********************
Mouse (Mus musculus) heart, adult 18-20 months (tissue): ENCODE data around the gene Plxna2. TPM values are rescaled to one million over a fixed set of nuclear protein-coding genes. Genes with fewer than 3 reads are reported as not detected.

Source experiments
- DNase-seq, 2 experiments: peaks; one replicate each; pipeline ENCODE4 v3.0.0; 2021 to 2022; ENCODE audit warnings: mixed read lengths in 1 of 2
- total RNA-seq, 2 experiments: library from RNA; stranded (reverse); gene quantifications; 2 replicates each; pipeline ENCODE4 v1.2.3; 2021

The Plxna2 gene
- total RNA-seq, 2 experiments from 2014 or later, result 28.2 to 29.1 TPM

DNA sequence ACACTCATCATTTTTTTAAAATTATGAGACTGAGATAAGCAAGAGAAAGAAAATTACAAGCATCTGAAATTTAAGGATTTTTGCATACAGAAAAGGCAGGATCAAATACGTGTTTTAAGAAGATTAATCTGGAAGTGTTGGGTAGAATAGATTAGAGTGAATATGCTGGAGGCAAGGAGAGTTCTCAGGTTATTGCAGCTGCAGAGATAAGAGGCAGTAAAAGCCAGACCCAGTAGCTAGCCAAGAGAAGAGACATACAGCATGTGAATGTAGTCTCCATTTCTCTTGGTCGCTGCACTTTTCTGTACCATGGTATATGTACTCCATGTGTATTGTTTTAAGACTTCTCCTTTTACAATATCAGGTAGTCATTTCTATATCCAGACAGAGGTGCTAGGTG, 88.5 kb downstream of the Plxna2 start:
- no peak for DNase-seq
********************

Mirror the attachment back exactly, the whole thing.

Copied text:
Mouse (Mus musculus) heart, adult 18-20 months (tissue): ENCODE data around the gene Plxna2. TPM values are rescaled to one million over a fixed set of nuclear protein-coding genes. Genes with fewer than 3 reads are reported as not detected.

Source experiments
- DNase-seq, 2 experiments: peaks; one replicate each; pipeline ENCODE4 v3.0.0; 2021 to 2022; ENCODE audit warnings: mixed read lengths in 1 of 2
- total RNA-seq, 2 experiments: library from RNA; stranded (reverse); gene quantifications; 2 replicates each; pipeline ENCODE4 v1.2.3; 2021

The Plxna2 gene
- total RNA-seq, 2 experiments from 2014 or later, result 28.2 to 29.1 TPM

DNA sequence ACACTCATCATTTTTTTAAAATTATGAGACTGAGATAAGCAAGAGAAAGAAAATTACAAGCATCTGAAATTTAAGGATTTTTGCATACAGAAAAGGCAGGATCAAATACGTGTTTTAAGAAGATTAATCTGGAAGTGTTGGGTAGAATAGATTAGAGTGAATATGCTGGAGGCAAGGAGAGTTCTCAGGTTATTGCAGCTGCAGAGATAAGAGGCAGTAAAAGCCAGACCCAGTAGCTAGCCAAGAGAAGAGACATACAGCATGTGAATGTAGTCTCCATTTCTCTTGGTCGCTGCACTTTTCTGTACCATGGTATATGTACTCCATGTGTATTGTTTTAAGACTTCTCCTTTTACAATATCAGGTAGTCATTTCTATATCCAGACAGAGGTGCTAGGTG, 88.5 kb downstream of the Plxna2 start:
- no peak for DNase-seq